The prosecution is expected to call more witnesses in a morning court session scheduled to begin at 9:15 a.m.
On Wednesday, Los Angeles police Sgt. Jody Stiger testified as an expert witness on behalf of the prosecution. Stiger said that based on his review of video evidence, Chauvin’s knee was on Floyd’s neck on May 25, 2020, from the time officers put Floyd on the ground until paramedics arrived.
- Floyd, 46, was arrested outside a neighborhood market after being accused of trying to pass a counterfeit $20 bill.
- Chauvin, 45, is charged with second and third-degree murder and manslaughter in Floyd’s death on May 25, 2020.
Chauvin, 45, is charged with second and third-degree murder and manslaughter in Floyd’s death on May 25, 2020.
“That particular force did not change during the entire restraint period?” prosecutor Steve Schleicher asked as he showed the jury a composite image of five photos taken from the various videos of the arrest.
“Correct,” Stiger replied.
Stiger’s testimony came a day after Chauvin defense attorney Eric Nelson sought to point out moments in the video footage when, he said, Chauvin’s knee did not appear to be on Floyd’s neck.
Nelson has argued that the now-fired White officer “did exactly what he had been trained to do over his 19-year career,” and he has suggested that the illegal drugs in Floyd’s system and his underlying health conditions are what killed the Black man, not Chauvin’s knee.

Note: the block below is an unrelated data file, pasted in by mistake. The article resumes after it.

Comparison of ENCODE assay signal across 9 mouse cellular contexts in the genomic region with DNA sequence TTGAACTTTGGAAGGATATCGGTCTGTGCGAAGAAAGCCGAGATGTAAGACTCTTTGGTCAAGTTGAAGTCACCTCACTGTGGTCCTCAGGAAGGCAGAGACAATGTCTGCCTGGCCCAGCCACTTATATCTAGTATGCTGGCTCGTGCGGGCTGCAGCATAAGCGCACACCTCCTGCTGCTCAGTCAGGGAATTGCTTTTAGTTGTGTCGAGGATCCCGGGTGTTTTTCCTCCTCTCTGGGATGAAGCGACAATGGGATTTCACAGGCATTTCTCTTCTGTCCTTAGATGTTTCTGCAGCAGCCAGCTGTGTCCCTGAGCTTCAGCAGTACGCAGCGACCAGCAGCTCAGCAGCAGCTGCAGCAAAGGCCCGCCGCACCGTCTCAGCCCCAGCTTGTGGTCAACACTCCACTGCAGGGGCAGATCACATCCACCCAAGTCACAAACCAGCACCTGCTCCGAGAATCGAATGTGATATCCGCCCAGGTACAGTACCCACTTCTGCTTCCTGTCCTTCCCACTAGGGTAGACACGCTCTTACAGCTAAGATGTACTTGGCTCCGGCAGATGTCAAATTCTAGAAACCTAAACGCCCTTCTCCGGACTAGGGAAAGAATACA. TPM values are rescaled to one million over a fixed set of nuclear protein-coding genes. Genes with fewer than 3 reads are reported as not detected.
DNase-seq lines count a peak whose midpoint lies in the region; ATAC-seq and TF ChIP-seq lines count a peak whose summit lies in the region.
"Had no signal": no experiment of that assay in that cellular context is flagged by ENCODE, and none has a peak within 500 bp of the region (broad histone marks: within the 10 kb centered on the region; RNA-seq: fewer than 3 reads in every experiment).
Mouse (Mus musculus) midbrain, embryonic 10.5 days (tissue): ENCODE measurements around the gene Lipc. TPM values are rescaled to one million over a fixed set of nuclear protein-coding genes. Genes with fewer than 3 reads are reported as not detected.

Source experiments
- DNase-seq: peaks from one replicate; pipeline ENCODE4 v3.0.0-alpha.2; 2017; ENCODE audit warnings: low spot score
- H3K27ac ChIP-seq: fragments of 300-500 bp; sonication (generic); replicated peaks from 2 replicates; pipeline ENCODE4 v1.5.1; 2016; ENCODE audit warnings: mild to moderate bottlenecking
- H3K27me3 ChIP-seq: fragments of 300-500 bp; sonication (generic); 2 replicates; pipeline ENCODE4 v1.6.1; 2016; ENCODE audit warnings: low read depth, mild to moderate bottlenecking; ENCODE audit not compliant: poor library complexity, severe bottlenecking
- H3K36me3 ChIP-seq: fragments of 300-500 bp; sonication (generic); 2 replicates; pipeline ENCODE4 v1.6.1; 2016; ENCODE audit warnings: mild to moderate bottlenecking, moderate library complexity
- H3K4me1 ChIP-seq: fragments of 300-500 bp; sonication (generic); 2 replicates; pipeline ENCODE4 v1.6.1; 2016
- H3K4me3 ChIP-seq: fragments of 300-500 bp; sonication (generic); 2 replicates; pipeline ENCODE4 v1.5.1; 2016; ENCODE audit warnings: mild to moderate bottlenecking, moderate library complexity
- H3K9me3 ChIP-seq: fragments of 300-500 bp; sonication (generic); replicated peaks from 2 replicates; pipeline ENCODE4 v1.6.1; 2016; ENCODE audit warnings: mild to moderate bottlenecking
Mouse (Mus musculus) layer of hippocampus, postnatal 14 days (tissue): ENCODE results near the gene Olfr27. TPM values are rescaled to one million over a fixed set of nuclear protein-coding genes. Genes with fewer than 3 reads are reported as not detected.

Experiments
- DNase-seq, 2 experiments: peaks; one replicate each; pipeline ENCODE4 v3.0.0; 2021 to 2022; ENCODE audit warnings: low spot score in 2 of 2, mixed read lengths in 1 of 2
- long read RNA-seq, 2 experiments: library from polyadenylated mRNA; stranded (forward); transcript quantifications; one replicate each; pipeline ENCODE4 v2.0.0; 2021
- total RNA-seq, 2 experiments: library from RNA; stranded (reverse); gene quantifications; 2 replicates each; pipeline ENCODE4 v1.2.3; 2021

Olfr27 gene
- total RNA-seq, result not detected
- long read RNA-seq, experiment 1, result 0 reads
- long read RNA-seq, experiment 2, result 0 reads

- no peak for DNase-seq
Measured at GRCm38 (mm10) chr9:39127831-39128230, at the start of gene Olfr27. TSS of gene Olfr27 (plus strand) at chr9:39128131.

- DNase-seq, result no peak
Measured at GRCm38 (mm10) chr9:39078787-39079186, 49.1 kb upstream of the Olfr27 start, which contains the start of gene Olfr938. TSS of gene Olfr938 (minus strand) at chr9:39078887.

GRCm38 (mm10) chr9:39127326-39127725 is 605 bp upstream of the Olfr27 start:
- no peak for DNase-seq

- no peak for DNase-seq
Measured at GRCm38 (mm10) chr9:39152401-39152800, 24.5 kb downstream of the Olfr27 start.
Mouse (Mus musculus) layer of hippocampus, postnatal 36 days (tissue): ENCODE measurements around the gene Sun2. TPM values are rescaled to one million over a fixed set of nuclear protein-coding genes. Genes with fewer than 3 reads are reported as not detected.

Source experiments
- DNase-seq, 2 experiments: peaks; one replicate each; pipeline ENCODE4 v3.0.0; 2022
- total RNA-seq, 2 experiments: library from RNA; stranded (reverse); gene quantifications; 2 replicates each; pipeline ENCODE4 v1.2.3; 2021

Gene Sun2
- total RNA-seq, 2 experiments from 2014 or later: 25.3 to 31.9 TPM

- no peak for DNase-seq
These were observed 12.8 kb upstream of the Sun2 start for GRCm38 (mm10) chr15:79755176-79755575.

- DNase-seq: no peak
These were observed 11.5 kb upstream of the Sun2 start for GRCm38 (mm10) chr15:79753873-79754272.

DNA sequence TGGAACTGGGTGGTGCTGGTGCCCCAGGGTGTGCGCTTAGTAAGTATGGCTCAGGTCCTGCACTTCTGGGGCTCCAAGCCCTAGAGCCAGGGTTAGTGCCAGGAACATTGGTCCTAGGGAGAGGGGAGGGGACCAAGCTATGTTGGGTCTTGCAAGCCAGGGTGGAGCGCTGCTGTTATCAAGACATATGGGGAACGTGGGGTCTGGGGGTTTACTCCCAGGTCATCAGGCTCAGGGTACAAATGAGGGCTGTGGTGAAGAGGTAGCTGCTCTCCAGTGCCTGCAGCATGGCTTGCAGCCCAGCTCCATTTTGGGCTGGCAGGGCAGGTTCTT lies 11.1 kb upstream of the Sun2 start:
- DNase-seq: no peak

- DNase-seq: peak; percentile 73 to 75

Nelson seized on the drug angle in cross-examining Stiger, playing a snippet of then-Officer J. Alexander Kueng’s bodycam video and asking whether Stiger could hear Floyd say, “I ate too many drugs.”
Stiger replied he could not make out those words in the footage and prosecutors did not bring up the issue when they questioned him again.
The lead Minnesota state investigator on the case, James Reyerson, initially agreed with Nelson that Floyd seemed to say in a police body-camera video of his arrest, “I ate too many drugs.”
But after a prosecutor played a longer clip of the video, Reyerson said he believed Floyd really said, “I ain’t do no drugs.”
Breahna Giles, a state forensic scientist, also testified Wednesday that pills found in the car Floyd was driving contained methamphetamine and fentanyl.
Chauvin, 45, is standing trial on murder and manslaughter charges in connection with Floyd’s death. Prosecutors allege that Chauvin held his knee on Floyd’s neck for 9 minutes and 29 seconds, despite Floyd being handcuffed, in a prone position.
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